More than 100 Saudi-led air strikes hit Yemen
The coalition struck northern provinces of Yemen in a third consecutive night of heavy air strikes, the Houthi rebels said, following their shelling this week of Saudi border areas.
More than 100 air strikes hit areas of Saada and Hajjah provinces, including the districts of Haradh, Maidi and Bakil al-Mir, the Houthis said. It was not possible to independently verify the number or location of strikes.
Other strikes targeted Sanaa airport's runway, an official there said, and Houthi targets in the al-Sadda district of Ibb in central Yemen, residents there said.
The runway was hit by two missiles, witnesses said, a day after the civil aviation authority in Sanaa announced it would temporarily reopen the airport, which has been targeted frequently by air strikes.
Earlier Saturday, warplanes hit a nearby airbase, following a night of intensive bombardment of Houthi rebel positions in their northern stronghold of Saada.
Saudi Arabia on Friday announced a humanitarian ceasefire in Yemen starting May 12, but has vowed to step up retaliatory strikes on the rebels, which it accuses of launching cross-border attacks on the kingdom.
Air strikes have killed at least 1,200 people, more than half civilians, the UN says.
The coalition has bombarded the Houthis and army units loyal to former president Ali Abdullah Saleh since March 26, but had eased back on the strikes in late April and on Friday offered a five-day truce starting on May 12 if other parties agreed.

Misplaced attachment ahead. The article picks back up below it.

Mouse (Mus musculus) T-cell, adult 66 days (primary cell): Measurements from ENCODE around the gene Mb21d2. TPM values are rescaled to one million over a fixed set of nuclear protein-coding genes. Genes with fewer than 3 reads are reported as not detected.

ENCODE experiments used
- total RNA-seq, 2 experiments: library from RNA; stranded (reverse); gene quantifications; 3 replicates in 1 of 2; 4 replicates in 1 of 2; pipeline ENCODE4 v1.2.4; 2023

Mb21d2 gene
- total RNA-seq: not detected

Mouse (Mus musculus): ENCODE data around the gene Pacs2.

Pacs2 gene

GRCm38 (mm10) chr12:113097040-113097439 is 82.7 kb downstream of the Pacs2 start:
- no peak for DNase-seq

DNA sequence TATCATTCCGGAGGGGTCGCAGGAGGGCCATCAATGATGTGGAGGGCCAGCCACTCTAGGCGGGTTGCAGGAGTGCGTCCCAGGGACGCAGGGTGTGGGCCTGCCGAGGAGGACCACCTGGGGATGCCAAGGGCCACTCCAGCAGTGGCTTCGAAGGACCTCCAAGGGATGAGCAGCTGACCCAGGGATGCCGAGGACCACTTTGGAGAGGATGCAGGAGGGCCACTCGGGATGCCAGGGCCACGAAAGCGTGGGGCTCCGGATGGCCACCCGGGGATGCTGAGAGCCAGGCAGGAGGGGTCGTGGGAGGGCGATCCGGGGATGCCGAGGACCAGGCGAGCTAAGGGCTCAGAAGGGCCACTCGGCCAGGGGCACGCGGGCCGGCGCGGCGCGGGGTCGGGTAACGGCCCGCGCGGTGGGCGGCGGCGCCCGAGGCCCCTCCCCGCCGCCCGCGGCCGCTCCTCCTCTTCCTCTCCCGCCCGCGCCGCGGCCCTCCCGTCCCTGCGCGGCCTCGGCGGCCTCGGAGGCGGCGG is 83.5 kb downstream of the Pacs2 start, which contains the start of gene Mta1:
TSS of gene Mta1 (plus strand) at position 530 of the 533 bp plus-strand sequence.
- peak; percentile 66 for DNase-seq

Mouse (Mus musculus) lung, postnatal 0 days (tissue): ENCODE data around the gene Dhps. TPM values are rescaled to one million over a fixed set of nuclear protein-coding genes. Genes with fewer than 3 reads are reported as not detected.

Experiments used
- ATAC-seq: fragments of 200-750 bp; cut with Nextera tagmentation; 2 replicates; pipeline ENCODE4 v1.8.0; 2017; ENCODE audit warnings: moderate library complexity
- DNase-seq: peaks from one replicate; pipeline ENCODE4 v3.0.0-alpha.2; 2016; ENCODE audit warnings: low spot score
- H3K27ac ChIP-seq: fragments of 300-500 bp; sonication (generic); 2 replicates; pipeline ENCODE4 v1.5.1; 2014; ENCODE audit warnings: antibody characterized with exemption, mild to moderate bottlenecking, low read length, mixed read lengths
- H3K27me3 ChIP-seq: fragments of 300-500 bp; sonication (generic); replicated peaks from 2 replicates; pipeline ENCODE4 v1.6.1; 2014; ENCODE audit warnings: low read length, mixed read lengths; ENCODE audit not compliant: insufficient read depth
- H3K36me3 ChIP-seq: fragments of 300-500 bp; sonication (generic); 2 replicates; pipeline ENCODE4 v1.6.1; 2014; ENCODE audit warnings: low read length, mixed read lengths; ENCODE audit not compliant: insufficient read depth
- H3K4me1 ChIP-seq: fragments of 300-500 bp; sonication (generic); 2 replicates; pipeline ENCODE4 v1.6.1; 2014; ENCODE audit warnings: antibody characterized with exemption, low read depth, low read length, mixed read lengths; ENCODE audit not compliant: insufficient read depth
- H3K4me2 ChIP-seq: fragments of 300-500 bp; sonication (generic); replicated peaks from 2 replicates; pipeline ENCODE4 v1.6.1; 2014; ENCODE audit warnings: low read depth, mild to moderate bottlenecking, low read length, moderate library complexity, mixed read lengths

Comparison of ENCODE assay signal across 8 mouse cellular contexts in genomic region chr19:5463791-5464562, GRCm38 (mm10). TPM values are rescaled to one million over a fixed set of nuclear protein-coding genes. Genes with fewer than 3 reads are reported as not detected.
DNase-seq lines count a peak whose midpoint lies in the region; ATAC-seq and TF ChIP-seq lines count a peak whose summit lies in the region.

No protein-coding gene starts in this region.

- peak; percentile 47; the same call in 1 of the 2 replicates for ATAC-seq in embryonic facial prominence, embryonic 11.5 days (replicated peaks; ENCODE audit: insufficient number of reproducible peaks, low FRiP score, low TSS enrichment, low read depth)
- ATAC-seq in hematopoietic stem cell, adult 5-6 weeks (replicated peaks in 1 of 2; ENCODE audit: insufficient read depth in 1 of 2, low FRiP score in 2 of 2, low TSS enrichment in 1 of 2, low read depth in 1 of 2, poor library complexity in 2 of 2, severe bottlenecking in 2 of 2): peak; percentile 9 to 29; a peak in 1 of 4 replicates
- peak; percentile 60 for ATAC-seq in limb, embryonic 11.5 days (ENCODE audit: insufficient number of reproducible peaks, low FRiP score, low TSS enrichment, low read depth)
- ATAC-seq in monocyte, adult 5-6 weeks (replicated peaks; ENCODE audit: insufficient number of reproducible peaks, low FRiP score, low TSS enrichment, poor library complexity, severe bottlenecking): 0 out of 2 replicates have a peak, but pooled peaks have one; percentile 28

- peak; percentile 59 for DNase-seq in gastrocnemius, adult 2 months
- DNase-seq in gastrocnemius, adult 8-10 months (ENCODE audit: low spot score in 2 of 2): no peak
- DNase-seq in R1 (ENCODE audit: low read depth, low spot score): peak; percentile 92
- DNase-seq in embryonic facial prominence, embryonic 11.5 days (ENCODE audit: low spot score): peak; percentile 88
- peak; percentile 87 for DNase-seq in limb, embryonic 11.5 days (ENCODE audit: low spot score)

The Saudis and nine other Arab countries, backed by the United States, Britain and France, hoped to force the Houthis back to their northern heartland and restore the exiled government of President Abd-Rabbu Mansour Hadi, who is in Riyadh.
The Houthis predominate in Yemen's northern highlands and took advantage of political chaos to seize the capital Sanaa and then advance further south over the past year, aided by Saleh.
Riyadh fears the Houthis will act as a proxy for their main regional rival, Iran, to undermine Saudi security, and that their advance into Sunni regions will add a sectarian edge to the civil war, strengthening an al Qaeda group in Yemen.
Iran and the Houthis deny there are funding, arming or training efforts by Tehran, and regional analysts say the rebel group is unlikely ever to become an all-out proxy for the Islamic Republic in the mould of Lebanon's Hezbollah.
Iran's President Hassan Rouhani on Saturday said the campaign was the work of an "inexperienced" government that did not understand the region's politics. "It is not a war but an unfair bombing attack on a neighbour," state news agency IRNA quoted him as saying in an address to members of the Red Crescent relief agency.
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